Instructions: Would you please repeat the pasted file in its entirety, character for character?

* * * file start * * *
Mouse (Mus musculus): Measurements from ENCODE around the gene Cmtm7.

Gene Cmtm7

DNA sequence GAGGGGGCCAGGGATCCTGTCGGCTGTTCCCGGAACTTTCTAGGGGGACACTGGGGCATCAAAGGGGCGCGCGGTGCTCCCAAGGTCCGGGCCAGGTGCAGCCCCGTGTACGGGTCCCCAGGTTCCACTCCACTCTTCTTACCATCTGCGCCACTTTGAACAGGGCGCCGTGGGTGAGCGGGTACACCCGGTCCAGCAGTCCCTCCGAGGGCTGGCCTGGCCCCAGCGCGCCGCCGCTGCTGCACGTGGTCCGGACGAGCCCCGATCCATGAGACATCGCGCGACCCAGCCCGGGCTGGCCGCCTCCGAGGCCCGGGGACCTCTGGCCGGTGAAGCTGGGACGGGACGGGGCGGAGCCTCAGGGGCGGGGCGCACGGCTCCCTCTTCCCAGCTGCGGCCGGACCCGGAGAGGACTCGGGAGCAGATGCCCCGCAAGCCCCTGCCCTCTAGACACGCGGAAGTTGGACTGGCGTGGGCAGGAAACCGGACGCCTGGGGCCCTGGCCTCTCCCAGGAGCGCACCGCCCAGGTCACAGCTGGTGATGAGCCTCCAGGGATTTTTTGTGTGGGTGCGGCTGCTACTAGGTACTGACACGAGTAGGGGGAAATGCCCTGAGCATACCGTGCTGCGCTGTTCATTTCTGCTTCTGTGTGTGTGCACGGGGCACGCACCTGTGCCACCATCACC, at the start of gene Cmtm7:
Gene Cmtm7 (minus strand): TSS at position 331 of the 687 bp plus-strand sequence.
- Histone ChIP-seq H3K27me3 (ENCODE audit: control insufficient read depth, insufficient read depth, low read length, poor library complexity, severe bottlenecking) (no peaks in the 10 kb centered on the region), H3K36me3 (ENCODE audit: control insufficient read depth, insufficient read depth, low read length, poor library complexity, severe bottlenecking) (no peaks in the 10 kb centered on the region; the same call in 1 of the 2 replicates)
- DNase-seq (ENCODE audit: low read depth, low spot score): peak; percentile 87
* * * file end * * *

Mouse (Mus musculus): Measurements from ENCODE around the gene Cmtm7.

Gene Cmtm7

DNA sequence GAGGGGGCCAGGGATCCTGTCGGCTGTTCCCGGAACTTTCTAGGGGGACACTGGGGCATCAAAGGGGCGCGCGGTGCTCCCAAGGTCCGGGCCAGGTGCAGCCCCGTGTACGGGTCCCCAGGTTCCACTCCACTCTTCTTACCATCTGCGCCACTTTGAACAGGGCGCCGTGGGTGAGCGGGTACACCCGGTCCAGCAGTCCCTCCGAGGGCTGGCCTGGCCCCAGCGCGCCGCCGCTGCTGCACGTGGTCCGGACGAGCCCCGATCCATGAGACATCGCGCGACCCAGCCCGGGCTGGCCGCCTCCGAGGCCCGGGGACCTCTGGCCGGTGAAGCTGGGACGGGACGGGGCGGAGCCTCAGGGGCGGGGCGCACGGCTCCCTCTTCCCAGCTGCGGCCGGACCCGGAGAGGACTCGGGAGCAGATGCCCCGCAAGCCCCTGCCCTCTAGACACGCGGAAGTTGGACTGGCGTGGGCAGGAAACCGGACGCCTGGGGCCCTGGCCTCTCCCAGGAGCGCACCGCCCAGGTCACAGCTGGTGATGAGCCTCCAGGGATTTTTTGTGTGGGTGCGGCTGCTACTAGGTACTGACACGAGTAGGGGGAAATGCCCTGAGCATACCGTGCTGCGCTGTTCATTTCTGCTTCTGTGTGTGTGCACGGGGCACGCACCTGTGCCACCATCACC, at the start of gene Cmtm7:
Gene Cmtm7 (minus strand): TSS at position 331 of the 687 bp plus-strand sequence.
- Histone ChIP-seq H3K27me3 (ENCODE audit: control insufficient read depth, insufficient read depth, low read length, poor library complexity, severe bottlenecking) (no peaks in the 10 kb centered on the region), H3K36me3 (ENCODE audit: control insufficient read depth, insufficient read depth, low read length, poor library complexity, severe bottlenecking) (no peaks in the 10 kb centered on the region; the same call in 1 of the 2 replicates)
- DNase-seq (ENCODE audit: low read depth, low spot score): peak; percentile 87